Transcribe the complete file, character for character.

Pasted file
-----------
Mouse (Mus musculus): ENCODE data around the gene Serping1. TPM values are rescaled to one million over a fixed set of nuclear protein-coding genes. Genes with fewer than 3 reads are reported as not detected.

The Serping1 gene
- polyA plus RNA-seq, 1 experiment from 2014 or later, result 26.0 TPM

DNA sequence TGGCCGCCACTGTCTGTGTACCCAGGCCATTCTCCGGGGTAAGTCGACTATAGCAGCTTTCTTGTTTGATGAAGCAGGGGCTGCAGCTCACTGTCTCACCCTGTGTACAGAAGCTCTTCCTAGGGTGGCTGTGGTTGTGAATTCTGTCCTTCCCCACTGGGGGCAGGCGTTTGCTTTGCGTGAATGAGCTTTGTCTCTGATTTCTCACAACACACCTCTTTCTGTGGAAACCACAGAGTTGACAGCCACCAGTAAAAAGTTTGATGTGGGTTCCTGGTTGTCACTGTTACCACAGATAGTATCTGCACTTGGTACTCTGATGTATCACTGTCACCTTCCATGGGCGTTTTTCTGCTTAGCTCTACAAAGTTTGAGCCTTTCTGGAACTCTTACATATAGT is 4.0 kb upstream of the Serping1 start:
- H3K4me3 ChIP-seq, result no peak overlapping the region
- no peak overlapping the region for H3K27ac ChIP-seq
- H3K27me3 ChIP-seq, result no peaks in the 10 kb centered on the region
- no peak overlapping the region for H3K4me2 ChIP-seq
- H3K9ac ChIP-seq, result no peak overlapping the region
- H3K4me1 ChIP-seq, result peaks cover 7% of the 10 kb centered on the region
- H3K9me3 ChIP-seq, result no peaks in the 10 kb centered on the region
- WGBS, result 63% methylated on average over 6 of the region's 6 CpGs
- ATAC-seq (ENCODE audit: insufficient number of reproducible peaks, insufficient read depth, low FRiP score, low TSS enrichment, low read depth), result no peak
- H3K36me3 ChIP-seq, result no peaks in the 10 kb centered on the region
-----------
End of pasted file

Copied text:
Mouse (Mus musculus): ENCODE data around the gene Serping1. TPM values are rescaled to one million over a fixed set of nuclear protein-coding genes. Genes with fewer than 3 reads are reported as not detected.

The Serping1 gene
- polyA plus RNA-seq, 1 experiment from 2014 or later, result 26.0 TPM

DNA sequence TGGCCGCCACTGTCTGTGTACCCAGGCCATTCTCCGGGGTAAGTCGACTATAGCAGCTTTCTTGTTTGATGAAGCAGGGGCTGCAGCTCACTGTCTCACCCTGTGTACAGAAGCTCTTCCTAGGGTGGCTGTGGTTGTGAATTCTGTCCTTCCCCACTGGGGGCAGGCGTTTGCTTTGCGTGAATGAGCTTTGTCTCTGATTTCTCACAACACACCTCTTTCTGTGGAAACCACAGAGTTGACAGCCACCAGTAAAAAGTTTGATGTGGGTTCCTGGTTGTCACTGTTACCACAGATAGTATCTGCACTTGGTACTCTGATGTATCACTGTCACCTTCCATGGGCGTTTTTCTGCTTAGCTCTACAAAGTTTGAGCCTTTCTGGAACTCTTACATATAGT is 4.0 kb upstream of the Serping1 start:
- H3K4me3 ChIP-seq, result no peak overlapping the region
- no peak overlapping the region for H3K27ac ChIP-seq
- H3K27me3 ChIP-seq, result no peaks in the 10 kb centered on the region
- no peak overlapping the region for H3K4me2 ChIP-seq
- H3K9ac ChIP-seq, result no peak overlapping the region
- H3K4me1 ChIP-seq, result peaks cover 7% of the 10 kb centered on the region
- H3K9me3 ChIP-seq, result no peaks in the 10 kb centered on the region
- WGBS, result 63% methylated on average over 6 of the region's 6 CpGs
- ATAC-seq (ENCODE audit: insufficient number of reproducible peaks, insufficient read depth, low FRiP score, low TSS enrichment, low read depth), result no peak
- H3K36me3 ChIP-seq, result no peaks in the 10 kb centered on the region